Teen suing parents for cash, college tuition loses 1st round in court

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MORRISTOWN, N.J. — A high school senior from New Jersey sued her parents this week for financial support, claiming they tossed her out of their home with no way to support herself.

Her parents said she left on her own because she wouldn't follow their rules, and a judge ruled Tuesday on her first request for support in favor of the parents.

Rachel Canning, who attends the private Morris Catholic High School, filed a lawsuit last week in the state Superior Court for immediate support from her parents including paying for her private school fees, college tuition and living expenses. Superior Court Judge Peter Bogaard denied the request for immediate support at a hearing on Tuesday.

Canning, an honor student, cheerleader and lacrosse player, alleges her parents abandoned her and that's why she moved in with her friend Jaime Inglesino last October. Inglesino's father, a lawyer, is funding the suit. He hired attorney Tanya N. Helfand to represent the teen.

Even though Canning is 18, the court documents filed by Helfand claim that she is unemancipated and still deserves financial support from her parents. She also claims her parents were verbally and emotionally abusive.

The teen's father, Sean Canning, a retired police officer who works with the Mount Olive township, said his daughter is misrepresenting the facts.

“We love our child and miss her. This is terrible. It’s killing me and my wife. We have a child we want home,” Sean Canning told the Daily Record. “She’s demanding that we pay her bills, but she doesn’t want to live at home and she’s saying, ‘I don’t want to live under your rules.’”

Rachel was suspended in October for truancy, along with her boyfriend according to court documents filed by Sean and Elizabeth Canning. Her parents said they asked her to stop seeing her boyfriend and took away her phone, and she left home shortly after.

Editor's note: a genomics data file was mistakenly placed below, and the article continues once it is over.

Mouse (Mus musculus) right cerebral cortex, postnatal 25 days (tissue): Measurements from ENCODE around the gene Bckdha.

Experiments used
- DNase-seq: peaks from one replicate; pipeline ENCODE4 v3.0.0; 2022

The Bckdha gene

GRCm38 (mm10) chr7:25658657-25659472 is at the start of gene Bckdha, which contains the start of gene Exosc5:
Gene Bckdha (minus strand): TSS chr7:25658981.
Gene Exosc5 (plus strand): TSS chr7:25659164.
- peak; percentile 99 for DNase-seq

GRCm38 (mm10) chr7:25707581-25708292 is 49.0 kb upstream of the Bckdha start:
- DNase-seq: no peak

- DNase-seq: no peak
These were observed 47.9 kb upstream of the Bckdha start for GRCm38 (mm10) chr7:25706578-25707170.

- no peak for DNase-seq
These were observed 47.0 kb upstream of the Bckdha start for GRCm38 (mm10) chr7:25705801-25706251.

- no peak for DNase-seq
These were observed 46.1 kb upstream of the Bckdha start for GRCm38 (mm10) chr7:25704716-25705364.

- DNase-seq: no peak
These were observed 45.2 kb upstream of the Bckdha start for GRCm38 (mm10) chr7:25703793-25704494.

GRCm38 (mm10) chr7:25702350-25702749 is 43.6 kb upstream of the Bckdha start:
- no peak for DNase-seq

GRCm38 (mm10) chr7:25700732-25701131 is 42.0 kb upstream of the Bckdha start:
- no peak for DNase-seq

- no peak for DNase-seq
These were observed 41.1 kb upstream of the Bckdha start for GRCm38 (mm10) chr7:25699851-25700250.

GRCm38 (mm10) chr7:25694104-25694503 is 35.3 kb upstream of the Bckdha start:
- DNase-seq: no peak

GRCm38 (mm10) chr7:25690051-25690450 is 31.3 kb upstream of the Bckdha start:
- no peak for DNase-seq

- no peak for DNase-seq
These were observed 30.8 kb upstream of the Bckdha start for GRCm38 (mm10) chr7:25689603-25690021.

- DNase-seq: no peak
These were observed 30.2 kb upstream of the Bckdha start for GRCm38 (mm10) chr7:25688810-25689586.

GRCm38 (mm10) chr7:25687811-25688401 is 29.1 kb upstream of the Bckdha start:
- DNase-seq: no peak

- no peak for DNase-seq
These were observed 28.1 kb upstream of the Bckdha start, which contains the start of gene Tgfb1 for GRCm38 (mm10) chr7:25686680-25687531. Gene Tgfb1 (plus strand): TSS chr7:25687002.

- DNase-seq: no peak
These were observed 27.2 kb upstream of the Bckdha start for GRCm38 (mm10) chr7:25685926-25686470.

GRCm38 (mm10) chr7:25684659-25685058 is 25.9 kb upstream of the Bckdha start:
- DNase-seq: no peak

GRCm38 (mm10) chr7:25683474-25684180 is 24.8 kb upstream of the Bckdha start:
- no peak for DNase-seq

New Jersey's Division of Child Protection and Permanency investigated the situation and ultimately "determined that allegation of emotional abuse was unfounded," a DCP&P letter stated, according to CNN.

Bogaard denied the request for financial support because he said it wasn't an emergency situation, but he still has to decide if there is any abuse present. He cautioned both parties against setting a legal precedent for teens who don't like their parents' rules.

Elizabeth and Sean Canning listen to testimony 
in Morris County Superior Court in Morristown, 
N.J., Tuesday, March 4, 2014. Their daughter 
Rachel, 18, is suing them for financial support 
and college tuition after she claims they threw 
her out of the home.
Elizabeth and Sean Canning listen to testimony in Morris County Superior Court in Morristown, N.J., Tuesday, March 4, 2014. Their daughter Rachel, 18, is suing them for financial support and college tuition after she claims they threw her out of the home. (Photo: (AP Photo/Daily Record, Bob Karp, Pool)

“What will the next step be?" Bogaard said at the hearing Tuesday, according to the Daily Record. "Are we going to open the gates to a 12-year-old suing for an Xbox?”

Bogaard set another hearing for April 22 to hear from witnesses to both parties and decide if the student is entitled to college tuition and living expenses.

Family law attorney Stephanie Frangos Hagan told CNN this case is “unprecedented.”

"A parent is not obligated to contribute to the support of an emancipated child. A child is emancipated when he or she is beyond the control of the parents,” Hagan said to CNN. “Is she truly beyond the scope of her parents' authority, as a result of her own voluntary acts? That's for the judge to decide.

"The argument (Rachel Canning) is making is that she didn't leave home voluntar(ily). She's saying 'I was thrown out.'"

Neither party testified at the hearing Tuesday and it was the first time the teen and her parents had seen each other in months. The Cannings have said all they want from their daughter is for her to come home, and that their rules aren't unreasonable.

"Living in our house, there's very few things," Canning told CNN affiliate WCBS. "There's minor chores, there's curfews. When I say curfew, it's usually after 11 o'clock at night."

Kenneth Neumann, a New York divorce mediator and psychologist, told Yahoo Shine that talking through the situation would be a healthier way to deal with the communication breakdown.

“We often use the legal system as a way to deal with disagreements when we should be using therapy or mediation,” he said to Yahoo, calling the case "extremely rare." "I don’t think she has much of a case. This sounds like just another 18-year-old who got into a thing with her parents.”

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Tracie Snowder


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